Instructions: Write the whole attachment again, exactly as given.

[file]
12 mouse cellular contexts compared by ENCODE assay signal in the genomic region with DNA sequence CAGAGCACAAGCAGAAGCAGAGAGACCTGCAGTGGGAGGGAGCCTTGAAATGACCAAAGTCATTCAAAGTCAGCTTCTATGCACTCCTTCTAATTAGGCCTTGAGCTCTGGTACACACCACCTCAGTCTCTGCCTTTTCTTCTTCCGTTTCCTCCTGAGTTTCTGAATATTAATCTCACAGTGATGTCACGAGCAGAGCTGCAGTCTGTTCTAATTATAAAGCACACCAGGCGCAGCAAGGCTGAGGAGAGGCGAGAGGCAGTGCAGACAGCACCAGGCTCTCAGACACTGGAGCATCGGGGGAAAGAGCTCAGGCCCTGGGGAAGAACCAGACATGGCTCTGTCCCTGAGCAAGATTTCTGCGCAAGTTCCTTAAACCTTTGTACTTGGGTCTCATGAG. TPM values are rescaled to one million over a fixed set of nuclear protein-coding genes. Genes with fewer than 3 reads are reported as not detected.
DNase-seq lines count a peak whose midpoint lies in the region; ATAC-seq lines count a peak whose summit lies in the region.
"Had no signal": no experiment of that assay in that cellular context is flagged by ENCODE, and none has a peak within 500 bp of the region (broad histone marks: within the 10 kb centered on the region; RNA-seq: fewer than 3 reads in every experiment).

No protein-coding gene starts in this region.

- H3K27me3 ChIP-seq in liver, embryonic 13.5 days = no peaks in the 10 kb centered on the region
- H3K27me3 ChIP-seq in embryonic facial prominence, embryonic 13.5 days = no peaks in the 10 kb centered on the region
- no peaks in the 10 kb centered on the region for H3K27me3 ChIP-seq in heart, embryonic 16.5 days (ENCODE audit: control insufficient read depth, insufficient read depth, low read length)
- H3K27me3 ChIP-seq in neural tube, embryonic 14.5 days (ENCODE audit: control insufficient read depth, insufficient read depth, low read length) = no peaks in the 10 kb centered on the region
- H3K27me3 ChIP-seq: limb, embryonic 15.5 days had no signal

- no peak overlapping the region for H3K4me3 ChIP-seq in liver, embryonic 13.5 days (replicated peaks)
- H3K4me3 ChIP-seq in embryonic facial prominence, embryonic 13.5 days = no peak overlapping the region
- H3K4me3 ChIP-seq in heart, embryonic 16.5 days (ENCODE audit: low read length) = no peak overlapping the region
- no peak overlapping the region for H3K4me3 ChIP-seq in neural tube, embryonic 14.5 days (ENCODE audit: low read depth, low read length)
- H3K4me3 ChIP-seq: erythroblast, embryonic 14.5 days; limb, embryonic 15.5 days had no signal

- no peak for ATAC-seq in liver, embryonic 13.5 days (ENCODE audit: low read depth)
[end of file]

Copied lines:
12 mouse cellular contexts compared by ENCODE assay signal in the genomic region with DNA sequence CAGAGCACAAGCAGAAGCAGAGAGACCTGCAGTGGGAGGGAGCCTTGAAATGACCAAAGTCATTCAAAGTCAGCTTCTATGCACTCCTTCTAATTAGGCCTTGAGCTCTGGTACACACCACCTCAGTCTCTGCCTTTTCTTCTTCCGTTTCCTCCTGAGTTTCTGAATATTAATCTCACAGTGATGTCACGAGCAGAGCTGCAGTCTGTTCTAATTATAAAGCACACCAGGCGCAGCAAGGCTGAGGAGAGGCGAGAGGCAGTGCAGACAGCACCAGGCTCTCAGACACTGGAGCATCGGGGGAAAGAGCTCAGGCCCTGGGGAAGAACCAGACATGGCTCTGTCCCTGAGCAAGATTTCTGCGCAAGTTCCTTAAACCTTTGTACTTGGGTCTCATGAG. TPM values are rescaled to one million over a fixed set of nuclear protein-coding genes. Genes with fewer than 3 reads are reported as not detected.
DNase-seq lines count a peak whose midpoint lies in the region; ATAC-seq lines count a peak whose summit lies in the region.
"Had no signal": no experiment of that assay in that cellular context is flagged by ENCODE, and none has a peak within 500 bp of the region (broad histone marks: within the 10 kb centered on the region; RNA-seq: fewer than 3 reads in every experiment).

No protein-coding gene starts in this region.

- H3K27me3 ChIP-seq in liver, embryonic 13.5 days = no peaks in the 10 kb centered on the region
- H3K27me3 ChIP-seq in embryonic facial prominence, embryonic 13.5 days = no peaks in the 10 kb centered on the region
- no peaks in the 10 kb centered on the region for H3K27me3 ChIP-seq in heart, embryonic 16.5 days (ENCODE audit: control insufficient read depth, insufficient read depth, low read length)
- H3K27me3 ChIP-seq in neural tube, embryonic 14.5 days (ENCODE audit: control insufficient read depth, insufficient read depth, low read length) = no peaks in the 10 kb centered on the region
- H3K27me3 ChIP-seq: limb, embryonic 15.5 days had no signal

- no peak overlapping the region for H3K4me3 ChIP-seq in liver, embryonic 13.5 days (replicated peaks)
- H3K4me3 ChIP-seq in embryonic facial prominence, embryonic 13.5 days = no peak overlapping the region
- H3K4me3 ChIP-seq in heart, embryonic 16.5 days (ENCODE audit: low read length) = no peak overlapping the region
- no peak overlapping the region for H3K4me3 ChIP-seq in neural tube, embryonic 14.5 days (ENCODE audit: low read depth, low read length)
- H3K4me3 ChIP-seq: erythroblast, embryonic 14.5 days; limb, embryonic 15.5 days had no signal

- no peak for ATAC-seq in liver, embryonic 13.5 days (ENCODE audit: low read depth)